International Consumption Risk Sharing
This paper formally examines the implications of international consumption risk sharing for a panel of industrialized countries. The authors theoretically derive the international consumption insurance proposition in a simple setup and show how to modify it in more complicated models. They analyze the implications of the theory for pairs of countries and find that aggregate domestic consumption is almost completely insured against idiosyncratic real, demographic, fiscal, and monetary shocks over short cycles but that it covaries with these variables over medium and long cycles. The cross equation restrictions imposed by the theory are rejected. The policy implications are discussed. Copyright 1996 by Economics Department of the University of Pennsylvania and the Osaka University Institute of Social and Economic Research Association.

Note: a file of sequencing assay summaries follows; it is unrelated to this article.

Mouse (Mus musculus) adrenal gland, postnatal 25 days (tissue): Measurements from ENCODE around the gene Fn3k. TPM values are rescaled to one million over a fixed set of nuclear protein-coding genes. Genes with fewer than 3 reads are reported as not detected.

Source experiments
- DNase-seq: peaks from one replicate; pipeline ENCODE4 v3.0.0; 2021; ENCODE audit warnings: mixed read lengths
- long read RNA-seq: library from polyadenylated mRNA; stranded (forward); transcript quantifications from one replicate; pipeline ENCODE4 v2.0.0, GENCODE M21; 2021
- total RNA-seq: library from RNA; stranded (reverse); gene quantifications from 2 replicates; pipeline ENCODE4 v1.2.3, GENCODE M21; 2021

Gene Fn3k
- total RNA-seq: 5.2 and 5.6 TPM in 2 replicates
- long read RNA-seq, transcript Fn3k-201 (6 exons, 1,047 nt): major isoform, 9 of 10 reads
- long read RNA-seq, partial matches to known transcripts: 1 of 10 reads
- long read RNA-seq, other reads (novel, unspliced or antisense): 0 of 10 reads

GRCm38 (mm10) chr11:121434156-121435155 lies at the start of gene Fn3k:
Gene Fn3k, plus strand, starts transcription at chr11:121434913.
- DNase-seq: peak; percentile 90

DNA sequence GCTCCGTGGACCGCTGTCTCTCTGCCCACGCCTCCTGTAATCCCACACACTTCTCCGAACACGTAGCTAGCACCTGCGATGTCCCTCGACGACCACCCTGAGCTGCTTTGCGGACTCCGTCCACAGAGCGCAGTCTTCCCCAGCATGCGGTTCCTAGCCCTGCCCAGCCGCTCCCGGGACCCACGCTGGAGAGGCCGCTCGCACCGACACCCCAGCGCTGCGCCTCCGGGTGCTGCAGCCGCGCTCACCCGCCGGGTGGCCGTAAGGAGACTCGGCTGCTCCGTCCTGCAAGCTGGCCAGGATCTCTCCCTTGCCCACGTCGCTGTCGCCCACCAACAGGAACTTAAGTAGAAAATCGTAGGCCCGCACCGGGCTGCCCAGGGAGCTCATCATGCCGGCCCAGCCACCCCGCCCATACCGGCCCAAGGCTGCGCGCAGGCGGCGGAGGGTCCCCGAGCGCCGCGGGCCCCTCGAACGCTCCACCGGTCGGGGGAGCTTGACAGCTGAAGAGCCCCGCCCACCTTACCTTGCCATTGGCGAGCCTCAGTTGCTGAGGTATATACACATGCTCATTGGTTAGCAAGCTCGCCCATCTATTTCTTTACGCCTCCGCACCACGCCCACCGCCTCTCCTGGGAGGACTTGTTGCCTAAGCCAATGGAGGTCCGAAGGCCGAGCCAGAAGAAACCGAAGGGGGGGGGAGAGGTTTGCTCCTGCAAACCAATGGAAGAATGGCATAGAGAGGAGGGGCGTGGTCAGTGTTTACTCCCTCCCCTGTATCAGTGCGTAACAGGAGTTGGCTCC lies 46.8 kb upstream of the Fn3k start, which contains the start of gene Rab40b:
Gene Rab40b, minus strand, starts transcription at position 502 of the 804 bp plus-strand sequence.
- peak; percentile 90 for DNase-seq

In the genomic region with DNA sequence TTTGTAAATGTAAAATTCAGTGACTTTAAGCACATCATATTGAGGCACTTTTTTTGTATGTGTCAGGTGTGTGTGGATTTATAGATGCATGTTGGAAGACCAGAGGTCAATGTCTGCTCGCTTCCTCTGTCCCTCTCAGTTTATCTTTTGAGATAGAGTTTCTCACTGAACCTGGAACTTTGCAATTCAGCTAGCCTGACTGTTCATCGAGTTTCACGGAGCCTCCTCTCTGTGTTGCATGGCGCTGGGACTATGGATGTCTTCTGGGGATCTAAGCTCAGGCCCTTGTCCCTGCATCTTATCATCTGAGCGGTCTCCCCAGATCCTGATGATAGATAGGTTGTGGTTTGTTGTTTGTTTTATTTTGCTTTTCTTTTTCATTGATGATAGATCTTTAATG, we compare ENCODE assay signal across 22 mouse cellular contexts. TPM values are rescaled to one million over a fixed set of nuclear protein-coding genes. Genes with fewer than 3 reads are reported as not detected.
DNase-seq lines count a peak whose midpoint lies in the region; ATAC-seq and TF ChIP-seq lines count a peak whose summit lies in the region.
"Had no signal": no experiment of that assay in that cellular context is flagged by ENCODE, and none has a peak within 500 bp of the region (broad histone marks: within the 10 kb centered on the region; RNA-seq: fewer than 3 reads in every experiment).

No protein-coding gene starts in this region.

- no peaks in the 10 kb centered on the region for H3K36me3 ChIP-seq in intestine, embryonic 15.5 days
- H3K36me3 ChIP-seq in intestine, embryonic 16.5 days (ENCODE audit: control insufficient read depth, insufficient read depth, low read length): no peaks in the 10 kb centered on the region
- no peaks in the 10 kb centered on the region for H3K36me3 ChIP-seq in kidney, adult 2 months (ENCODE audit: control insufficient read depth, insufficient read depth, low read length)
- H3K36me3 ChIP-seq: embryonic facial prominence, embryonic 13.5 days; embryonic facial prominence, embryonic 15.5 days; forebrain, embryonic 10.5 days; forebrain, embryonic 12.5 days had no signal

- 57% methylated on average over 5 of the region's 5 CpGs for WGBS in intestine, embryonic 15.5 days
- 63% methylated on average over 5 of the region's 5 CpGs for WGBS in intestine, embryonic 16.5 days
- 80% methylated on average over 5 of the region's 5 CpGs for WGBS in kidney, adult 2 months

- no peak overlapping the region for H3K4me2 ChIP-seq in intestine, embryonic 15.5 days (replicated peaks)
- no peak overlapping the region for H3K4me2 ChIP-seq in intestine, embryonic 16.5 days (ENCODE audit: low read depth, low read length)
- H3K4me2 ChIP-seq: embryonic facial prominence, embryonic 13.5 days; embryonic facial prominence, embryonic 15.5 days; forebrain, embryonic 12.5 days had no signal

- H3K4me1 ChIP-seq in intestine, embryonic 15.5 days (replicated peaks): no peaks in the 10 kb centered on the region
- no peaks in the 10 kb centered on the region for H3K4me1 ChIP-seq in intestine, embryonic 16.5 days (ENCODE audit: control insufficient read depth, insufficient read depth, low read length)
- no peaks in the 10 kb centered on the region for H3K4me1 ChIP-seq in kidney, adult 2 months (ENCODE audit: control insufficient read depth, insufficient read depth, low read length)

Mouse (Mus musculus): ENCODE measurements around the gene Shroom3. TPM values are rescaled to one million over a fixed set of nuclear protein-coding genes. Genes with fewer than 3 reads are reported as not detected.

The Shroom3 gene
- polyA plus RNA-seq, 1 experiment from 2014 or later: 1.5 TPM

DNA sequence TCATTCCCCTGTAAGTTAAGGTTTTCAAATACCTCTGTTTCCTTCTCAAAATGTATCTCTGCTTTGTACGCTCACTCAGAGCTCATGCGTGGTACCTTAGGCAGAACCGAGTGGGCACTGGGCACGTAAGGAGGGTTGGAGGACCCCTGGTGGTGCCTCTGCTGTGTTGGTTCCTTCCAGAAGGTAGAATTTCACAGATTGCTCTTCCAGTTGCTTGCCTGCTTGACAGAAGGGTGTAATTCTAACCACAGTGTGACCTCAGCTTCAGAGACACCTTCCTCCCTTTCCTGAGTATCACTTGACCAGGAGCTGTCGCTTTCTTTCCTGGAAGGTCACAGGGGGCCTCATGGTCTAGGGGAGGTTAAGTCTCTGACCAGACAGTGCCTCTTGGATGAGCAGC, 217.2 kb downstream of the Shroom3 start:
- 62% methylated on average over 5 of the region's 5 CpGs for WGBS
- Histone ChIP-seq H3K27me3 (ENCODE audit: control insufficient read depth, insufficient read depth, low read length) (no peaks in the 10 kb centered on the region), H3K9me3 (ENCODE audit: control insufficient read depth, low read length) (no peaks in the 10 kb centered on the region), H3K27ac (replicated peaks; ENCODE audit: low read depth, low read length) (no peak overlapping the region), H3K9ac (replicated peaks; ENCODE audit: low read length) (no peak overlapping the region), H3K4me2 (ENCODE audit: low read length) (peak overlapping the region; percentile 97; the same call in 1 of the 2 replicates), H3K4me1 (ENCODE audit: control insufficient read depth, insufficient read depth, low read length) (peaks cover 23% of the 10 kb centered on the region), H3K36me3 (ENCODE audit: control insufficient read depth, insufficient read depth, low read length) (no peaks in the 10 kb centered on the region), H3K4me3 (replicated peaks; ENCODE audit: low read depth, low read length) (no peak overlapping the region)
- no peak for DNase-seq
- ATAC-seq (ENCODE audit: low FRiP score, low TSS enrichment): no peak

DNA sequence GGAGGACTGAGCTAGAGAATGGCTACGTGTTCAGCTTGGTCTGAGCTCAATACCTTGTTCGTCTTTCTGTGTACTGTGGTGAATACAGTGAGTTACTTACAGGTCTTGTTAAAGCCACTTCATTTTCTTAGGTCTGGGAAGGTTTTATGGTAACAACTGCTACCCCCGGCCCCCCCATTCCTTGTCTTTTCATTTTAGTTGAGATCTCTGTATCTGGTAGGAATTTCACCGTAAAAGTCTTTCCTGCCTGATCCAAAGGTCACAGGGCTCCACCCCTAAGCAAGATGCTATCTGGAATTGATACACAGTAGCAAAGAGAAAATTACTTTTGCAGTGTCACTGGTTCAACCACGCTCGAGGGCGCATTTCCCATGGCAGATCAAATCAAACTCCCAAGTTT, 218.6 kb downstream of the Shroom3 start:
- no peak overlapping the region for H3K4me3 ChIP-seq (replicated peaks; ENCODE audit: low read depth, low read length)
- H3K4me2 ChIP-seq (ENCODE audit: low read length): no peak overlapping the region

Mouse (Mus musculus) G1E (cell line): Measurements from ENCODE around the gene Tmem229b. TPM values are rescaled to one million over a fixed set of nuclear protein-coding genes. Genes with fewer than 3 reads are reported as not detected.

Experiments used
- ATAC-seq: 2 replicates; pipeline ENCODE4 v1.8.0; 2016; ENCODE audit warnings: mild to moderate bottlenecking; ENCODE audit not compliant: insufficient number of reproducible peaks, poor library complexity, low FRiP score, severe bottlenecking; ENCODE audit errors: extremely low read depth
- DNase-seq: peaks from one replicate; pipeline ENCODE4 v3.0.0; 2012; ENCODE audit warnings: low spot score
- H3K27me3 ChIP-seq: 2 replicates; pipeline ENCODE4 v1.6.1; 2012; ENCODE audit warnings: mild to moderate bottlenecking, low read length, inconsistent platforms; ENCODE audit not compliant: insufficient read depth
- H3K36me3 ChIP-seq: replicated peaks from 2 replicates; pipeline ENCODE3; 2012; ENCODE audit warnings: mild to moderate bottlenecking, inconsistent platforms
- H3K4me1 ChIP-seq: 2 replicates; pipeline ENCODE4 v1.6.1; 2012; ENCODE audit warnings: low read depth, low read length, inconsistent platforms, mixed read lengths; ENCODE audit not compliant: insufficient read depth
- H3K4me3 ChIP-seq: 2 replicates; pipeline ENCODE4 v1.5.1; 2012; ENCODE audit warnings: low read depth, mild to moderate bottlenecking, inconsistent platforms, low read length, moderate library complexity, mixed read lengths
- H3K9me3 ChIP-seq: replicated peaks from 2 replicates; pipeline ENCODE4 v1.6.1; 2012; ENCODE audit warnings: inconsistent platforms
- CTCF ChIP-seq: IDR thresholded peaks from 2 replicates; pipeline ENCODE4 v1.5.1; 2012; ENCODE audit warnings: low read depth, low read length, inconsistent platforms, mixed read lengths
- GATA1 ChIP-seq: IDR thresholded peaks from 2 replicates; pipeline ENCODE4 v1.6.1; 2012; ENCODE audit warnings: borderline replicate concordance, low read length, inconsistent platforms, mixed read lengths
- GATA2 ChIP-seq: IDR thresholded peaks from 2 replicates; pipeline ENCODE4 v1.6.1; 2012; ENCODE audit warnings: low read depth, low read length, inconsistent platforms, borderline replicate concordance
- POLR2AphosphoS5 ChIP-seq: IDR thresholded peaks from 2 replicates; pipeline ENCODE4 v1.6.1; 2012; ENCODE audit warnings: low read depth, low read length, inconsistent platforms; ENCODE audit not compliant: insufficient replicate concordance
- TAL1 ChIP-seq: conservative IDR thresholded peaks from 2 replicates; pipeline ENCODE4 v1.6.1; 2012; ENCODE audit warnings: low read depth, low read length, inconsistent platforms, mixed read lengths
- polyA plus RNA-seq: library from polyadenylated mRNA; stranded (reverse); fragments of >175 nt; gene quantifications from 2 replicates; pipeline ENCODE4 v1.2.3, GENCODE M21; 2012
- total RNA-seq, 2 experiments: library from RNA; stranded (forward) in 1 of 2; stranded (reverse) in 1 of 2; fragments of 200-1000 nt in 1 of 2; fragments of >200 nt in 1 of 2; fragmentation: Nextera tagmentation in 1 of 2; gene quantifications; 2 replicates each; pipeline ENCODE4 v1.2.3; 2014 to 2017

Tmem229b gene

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Volume (Year): 37 (1996)
Issue (Month): 3 (August)
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- Stock, James H. & Watson, Mark W., 1989. "Interpreting the evidence on money-income causality," Journal of Econometrics, Elsevier, vol. 40(1), pages 161-181, January.
- Andrew Atkeson & Tamim Bayoumi, 1993. "Do private capital markets insure regional risk? Evidence from the United States and Europe," Open Economies Review, Springer, vol. 4(3), pages 303-324, September.
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